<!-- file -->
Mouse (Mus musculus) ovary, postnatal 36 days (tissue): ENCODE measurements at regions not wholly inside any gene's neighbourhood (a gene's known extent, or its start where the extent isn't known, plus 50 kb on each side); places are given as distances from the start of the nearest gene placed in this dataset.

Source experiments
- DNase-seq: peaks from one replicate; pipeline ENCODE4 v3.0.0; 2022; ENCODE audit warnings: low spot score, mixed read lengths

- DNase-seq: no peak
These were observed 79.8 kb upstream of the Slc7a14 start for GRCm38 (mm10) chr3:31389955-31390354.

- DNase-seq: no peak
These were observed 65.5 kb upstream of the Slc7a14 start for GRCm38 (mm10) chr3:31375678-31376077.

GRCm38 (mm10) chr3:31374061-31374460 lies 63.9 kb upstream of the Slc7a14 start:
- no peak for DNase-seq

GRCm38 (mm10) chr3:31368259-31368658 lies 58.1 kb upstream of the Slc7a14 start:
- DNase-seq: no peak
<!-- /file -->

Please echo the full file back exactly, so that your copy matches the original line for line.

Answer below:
Mouse (Mus musculus) ovary, postnatal 36 days (tissue): ENCODE measurements at regions not wholly inside any gene's neighbourhood (a gene's known extent, or its start where the extent isn't known, plus 50 kb on each side); places are given as distances from the start of the nearest gene placed in this dataset.

Source experiments
- DNase-seq: peaks from one replicate; pipeline ENCODE4 v3.0.0; 2022; ENCODE audit warnings: low spot score, mixed read lengths

- DNase-seq: no peak
These were observed 79.8 kb upstream of the Slc7a14 start for GRCm38 (mm10) chr3:31389955-31390354.

- DNase-seq: no peak
These were observed 65.5 kb upstream of the Slc7a14 start for GRCm38 (mm10) chr3:31375678-31376077.

GRCm38 (mm10) chr3:31374061-31374460 lies 63.9 kb upstream of the Slc7a14 start:
- no peak for DNase-seq

GRCm38 (mm10) chr3:31368259-31368658 lies 58.1 kb upstream of the Slc7a14 start:
- DNase-seq: no peak